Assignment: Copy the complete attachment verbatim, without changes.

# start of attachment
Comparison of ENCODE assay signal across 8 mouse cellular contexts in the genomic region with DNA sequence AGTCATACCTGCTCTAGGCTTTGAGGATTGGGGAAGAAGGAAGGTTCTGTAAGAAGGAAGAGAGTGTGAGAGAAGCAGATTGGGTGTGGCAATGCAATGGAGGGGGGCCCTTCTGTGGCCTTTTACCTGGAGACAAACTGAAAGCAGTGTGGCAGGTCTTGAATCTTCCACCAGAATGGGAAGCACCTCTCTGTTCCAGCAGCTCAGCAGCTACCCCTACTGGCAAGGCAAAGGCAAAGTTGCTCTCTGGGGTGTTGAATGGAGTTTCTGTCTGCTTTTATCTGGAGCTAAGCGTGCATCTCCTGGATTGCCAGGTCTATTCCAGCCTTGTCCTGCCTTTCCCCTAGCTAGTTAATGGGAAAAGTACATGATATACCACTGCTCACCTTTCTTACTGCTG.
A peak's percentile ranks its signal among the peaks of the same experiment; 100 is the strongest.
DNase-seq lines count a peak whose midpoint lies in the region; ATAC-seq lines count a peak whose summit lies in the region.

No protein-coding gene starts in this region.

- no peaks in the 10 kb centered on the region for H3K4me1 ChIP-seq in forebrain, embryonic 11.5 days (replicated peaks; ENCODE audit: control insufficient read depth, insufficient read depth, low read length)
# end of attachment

Comparison of ENCODE assay signal across 8 mouse cellular contexts in the genomic region with DNA sequence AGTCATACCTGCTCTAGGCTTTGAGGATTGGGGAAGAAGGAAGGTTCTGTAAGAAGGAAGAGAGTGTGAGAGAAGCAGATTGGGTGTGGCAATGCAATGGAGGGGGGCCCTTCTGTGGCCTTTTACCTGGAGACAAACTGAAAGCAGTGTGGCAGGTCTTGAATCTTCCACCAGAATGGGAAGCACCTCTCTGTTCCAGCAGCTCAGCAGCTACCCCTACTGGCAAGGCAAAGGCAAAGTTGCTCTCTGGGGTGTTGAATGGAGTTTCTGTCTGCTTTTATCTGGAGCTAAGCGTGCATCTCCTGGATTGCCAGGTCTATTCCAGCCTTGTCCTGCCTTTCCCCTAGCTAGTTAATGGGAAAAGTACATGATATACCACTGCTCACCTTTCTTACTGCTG.
A peak's percentile ranks its signal among the peaks of the same experiment; 100 is the strongest.
DNase-seq lines count a peak whose midpoint lies in the region; ATAC-seq lines count a peak whose summit lies in the region.

No protein-coding gene starts in this region.

- no peaks in the 10 kb centered on the region for H3K4me1 ChIP-seq in forebrain, embryonic 11.5 days (replicated peaks; ENCODE audit: control insufficient read depth, insufficient read depth, low read length)